Apple released the iPad 3 last month with much fanfare. In the first weekend alone they sold 3 million of them, which is very impressive considering it took 28 days for the original iPad to reach just 1 million units sold. As I’ve written previously, businesses of all shapes and sizes have been finding new and inventive ways to increase productivity by arming their employees with these modern marvels. While businesses have been quick to uncover new capabilities with these devices, they have also been quick to uncover new problems.
Not only are these devices changing the requirements for wifi inside the office, but now outside of the office the new iPad 3 has the ability to gobble up bandwidth like never before. While latched onto Verizon or AT&T’s 4G LTE network, a user can consume a whole month’s worth of bandwidth in just one hour by watching hi-definition video, or downloading a bunch of apps. Speaking of apps, we are seeing a common scenario where a company allows users to use their personal iTunes accounts on their iPads. Then using that same personal account they purchase apps for business use and get reimbursed for the purchase, or use a company credit-card for the purchase. If that user ever leaves the company, those apps that the company paid for go with the user’s iTunes account – there is no way for the user to transfer those apps back to the company.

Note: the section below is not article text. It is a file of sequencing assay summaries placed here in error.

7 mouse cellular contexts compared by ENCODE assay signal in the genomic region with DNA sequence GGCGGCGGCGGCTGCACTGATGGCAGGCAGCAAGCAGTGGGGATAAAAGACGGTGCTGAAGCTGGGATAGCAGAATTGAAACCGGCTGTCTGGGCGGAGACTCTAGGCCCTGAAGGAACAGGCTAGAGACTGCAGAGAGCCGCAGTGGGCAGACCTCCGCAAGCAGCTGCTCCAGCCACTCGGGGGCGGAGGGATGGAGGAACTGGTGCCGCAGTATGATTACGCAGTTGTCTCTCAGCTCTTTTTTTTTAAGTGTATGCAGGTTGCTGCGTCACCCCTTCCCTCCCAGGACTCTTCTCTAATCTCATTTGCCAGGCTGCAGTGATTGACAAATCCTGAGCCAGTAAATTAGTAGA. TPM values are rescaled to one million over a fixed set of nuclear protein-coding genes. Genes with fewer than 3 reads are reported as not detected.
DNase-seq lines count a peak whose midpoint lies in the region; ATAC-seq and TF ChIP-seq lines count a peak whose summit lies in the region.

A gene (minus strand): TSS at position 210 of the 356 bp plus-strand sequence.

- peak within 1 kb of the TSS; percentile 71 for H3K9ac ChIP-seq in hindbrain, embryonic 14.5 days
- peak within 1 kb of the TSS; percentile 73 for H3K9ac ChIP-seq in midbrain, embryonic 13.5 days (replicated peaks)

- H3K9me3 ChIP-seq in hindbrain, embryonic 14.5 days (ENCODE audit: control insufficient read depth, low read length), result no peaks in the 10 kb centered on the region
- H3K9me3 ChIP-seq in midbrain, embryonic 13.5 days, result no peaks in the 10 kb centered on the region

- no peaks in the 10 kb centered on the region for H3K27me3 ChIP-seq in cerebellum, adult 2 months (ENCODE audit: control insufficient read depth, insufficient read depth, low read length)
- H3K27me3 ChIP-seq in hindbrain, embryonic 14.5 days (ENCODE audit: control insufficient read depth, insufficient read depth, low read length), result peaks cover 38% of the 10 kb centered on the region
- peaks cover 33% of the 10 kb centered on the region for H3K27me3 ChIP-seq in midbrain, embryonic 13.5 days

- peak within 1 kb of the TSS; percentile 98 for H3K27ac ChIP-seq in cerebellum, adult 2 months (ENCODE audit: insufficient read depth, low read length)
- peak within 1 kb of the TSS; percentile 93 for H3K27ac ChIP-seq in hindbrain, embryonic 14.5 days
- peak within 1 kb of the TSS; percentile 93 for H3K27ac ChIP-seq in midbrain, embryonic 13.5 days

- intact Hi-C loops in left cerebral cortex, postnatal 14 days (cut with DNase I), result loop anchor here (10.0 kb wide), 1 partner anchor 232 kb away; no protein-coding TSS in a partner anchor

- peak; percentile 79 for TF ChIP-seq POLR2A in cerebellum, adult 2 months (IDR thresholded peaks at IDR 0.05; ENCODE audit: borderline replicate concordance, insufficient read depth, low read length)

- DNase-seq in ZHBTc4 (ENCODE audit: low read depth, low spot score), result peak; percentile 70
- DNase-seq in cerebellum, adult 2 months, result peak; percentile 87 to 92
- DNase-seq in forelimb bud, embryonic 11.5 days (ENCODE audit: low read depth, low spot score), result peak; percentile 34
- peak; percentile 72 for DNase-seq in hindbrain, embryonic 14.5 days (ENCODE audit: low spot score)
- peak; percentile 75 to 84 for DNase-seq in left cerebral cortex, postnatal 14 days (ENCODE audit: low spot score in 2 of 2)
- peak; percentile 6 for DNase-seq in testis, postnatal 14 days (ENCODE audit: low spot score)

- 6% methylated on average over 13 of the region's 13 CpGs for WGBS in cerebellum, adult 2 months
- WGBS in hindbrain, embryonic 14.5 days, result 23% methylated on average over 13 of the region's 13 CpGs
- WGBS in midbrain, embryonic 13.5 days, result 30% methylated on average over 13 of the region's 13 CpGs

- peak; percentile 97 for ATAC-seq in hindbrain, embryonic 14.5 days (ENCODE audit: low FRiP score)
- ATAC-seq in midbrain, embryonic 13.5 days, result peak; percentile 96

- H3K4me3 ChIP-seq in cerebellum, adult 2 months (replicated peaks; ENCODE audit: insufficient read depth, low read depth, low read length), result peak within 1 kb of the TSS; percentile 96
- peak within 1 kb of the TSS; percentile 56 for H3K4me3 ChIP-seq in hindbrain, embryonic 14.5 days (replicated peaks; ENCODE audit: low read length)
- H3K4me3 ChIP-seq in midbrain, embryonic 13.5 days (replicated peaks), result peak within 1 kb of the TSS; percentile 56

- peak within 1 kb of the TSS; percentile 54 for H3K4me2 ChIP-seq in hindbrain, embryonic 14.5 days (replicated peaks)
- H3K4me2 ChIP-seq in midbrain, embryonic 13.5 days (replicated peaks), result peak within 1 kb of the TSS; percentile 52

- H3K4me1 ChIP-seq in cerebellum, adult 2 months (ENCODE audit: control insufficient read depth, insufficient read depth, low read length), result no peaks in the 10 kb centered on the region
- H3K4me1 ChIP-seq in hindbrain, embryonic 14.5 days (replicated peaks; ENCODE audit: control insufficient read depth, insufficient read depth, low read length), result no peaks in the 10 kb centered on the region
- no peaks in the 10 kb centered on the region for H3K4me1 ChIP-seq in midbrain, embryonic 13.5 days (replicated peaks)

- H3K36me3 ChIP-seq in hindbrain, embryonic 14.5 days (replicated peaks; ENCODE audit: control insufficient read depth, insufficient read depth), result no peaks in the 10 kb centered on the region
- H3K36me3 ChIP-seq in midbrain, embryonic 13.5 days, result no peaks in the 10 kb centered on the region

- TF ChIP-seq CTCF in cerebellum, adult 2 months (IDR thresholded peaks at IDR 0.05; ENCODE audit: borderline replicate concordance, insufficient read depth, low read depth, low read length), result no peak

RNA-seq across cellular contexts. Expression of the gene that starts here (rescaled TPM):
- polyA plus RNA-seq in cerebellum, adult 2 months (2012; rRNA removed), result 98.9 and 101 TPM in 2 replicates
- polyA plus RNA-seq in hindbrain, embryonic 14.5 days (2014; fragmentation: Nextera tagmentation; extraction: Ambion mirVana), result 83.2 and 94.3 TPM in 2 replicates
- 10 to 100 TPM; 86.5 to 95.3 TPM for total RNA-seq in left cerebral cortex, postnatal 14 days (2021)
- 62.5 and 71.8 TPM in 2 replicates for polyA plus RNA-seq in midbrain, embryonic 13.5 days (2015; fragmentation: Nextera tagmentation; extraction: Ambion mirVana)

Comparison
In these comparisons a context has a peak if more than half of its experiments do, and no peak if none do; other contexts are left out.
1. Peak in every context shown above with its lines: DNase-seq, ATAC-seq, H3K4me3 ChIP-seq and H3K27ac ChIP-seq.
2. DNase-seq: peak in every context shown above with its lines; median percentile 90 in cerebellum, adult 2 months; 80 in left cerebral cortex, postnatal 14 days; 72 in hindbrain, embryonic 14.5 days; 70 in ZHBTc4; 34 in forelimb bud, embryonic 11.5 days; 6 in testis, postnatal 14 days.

I’m always amazed at the information that people have at their fingertips on their mobile devices. I’m equally amazed at how many people don’t have idle timeouts or passcodes on those same devices. That means that if their device with all of that great data was ever lost the finder would also have that same great data at their fingertips. Symantec released a study this month where they purposely “lost” 50 smartphones to see what people who found them would do. By using software that logged activity remotely they found that 96 percent of the time finders navigated around the phone looking at information, attempting to look at a file called “Saved Passwords” 57 percent of the time, and “HR Salaries” 53 percent of the time. People tried to access social networks as the phone’s owner 60 percent of the time, and banking apps 43 percent of the time. The bottom line is – if you ever lose your unprotected mobile device – odds are someone will try to use your data against you.
Many companies who don’t even own any mobile devices unwittingly have corporate data floating around on mobile devices every day. It’s easier than ever for users to sync their e-mail to their personal mobile devices, access the corporate network from mobile devices, or use cloud services to sync corporate data out to their personal mobile devices for easy, unsecured access. If you don’t have a mobility policy then chances are this is happening in your company every day, but no one wants to talk about it.
The good news is we have cost-effective solutions to keep your mobile initiatives productive and secure. Even if your company isn’t mobile yet, we can help you get your mobile strategy in place so you can be ready for the inevitability of mobility. Please contact us today to start the conversation.